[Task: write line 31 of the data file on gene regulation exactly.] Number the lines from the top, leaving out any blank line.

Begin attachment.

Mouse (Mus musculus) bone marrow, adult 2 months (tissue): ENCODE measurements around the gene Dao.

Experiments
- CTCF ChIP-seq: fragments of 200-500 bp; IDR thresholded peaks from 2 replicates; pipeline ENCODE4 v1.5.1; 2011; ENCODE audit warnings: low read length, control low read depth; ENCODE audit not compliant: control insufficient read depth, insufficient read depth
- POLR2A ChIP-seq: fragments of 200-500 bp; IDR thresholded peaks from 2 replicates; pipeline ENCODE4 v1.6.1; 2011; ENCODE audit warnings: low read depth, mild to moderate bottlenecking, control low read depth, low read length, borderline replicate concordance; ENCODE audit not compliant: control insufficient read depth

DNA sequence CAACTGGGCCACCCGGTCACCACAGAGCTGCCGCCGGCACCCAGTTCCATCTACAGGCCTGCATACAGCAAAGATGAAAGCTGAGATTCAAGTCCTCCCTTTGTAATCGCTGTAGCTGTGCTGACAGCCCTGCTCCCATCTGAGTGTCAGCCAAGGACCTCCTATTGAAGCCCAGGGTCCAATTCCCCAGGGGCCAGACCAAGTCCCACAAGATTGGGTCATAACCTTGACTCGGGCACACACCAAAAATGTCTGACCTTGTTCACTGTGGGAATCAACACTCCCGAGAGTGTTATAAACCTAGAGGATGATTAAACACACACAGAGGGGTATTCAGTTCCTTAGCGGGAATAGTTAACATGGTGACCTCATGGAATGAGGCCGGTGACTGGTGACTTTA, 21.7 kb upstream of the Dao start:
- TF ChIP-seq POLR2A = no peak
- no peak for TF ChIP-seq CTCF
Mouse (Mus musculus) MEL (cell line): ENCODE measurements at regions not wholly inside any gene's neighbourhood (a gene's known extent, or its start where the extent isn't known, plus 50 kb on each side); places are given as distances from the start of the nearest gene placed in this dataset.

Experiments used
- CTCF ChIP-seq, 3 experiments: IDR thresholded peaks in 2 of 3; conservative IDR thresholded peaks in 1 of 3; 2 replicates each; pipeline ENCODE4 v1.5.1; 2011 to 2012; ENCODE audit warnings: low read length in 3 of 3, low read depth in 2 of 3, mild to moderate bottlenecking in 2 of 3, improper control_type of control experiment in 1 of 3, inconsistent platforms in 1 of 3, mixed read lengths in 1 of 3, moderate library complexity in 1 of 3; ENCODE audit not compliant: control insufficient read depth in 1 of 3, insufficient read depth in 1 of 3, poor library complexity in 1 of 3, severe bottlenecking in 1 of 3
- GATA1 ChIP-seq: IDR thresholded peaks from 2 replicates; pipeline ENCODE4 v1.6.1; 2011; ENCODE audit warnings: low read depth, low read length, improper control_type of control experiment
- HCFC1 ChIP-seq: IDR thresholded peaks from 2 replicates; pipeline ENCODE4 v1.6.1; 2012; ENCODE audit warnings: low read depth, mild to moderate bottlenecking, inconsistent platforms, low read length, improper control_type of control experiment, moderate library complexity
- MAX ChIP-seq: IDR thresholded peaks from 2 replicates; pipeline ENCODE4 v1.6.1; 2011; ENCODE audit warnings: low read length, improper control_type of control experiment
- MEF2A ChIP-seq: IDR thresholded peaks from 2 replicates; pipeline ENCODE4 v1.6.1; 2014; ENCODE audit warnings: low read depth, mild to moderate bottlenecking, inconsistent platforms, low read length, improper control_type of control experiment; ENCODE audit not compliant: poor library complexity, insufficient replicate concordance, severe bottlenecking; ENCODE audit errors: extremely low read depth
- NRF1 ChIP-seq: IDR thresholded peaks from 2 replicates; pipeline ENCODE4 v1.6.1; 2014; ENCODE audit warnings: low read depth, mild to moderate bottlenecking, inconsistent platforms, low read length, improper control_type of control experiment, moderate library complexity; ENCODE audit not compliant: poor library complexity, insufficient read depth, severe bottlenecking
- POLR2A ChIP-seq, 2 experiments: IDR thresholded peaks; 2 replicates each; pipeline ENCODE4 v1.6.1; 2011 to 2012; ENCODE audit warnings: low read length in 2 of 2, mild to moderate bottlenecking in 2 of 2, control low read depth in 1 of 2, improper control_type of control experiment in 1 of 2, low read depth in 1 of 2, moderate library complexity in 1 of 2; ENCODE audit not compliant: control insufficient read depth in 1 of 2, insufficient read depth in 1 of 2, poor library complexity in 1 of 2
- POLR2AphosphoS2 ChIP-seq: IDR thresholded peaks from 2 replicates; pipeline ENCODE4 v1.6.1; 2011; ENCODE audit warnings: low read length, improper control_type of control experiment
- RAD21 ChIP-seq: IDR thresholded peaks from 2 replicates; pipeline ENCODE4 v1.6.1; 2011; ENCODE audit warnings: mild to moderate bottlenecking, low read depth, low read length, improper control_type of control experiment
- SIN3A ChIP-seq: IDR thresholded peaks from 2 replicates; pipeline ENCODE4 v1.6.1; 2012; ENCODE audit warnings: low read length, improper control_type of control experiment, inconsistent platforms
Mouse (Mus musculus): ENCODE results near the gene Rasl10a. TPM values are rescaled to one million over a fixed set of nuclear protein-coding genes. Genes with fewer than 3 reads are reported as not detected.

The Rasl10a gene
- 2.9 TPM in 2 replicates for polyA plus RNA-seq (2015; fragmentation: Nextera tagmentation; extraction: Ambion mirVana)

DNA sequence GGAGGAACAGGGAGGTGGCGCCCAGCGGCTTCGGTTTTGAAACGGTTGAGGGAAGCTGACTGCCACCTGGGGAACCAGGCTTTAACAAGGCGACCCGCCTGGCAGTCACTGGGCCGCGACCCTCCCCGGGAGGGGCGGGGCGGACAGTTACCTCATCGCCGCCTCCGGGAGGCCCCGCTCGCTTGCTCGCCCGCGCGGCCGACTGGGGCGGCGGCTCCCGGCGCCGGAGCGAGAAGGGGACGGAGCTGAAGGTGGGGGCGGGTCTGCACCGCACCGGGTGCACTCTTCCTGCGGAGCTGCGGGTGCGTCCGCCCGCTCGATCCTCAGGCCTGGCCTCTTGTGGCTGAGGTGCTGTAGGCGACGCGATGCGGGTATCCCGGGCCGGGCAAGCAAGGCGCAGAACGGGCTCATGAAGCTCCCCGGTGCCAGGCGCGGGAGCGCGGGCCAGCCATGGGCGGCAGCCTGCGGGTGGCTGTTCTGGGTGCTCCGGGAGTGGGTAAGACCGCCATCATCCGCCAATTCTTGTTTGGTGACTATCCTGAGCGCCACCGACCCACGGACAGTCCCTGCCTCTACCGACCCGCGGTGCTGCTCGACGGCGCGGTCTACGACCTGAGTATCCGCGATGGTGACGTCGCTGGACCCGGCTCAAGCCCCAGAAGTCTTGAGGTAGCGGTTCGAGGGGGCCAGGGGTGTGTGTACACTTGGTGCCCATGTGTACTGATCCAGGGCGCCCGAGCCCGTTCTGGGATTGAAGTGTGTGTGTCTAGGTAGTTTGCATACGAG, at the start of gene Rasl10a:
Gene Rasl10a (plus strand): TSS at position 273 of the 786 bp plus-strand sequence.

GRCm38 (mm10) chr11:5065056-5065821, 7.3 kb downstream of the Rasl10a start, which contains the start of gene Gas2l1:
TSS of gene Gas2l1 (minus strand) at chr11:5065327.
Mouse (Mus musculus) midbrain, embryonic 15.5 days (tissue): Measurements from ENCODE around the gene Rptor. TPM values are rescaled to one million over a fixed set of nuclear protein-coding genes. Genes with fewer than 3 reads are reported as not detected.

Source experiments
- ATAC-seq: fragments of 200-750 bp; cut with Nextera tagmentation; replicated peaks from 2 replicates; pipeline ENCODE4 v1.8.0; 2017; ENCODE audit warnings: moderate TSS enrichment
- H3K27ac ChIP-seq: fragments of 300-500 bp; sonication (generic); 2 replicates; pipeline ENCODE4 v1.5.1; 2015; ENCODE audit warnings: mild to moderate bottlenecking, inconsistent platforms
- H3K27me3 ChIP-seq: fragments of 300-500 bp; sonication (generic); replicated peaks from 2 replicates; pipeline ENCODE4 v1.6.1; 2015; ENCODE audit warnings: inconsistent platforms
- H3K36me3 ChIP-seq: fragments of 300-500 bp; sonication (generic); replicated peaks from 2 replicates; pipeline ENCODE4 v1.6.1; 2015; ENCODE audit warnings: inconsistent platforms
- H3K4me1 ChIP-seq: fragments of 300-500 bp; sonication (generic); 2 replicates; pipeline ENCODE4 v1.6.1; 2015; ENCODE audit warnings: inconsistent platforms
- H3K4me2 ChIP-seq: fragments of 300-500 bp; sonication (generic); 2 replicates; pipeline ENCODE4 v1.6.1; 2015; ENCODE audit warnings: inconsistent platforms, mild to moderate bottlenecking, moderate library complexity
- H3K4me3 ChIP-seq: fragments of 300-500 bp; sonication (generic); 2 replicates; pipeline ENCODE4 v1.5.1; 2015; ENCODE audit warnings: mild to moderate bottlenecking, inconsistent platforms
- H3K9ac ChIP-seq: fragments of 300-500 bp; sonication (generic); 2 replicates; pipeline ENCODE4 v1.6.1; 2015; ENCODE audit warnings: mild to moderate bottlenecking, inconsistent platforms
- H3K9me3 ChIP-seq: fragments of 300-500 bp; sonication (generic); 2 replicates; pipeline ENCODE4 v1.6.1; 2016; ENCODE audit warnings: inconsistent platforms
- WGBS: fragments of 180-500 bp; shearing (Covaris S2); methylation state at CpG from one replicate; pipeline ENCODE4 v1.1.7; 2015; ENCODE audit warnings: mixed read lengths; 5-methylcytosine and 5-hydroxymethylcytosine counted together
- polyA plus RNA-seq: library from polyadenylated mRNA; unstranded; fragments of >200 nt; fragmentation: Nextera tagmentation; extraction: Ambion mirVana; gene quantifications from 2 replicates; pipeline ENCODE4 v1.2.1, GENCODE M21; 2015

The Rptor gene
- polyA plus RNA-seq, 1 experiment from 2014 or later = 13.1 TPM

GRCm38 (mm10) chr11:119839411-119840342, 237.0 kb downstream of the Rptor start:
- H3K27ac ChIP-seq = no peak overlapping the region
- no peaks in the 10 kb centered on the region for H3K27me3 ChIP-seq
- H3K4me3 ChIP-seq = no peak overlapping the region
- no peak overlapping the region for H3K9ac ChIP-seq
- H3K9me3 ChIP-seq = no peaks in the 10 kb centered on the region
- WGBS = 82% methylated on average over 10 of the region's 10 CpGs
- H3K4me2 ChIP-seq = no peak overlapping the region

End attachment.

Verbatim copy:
- H3K27me3 ChIP-seq: fragments of 300-500 bp; sonication (generic); replicated peaks from 2 replicates; pipeline ENCODE4 v1.6.1; 2015; ENCODE audit warnings: inconsistent platforms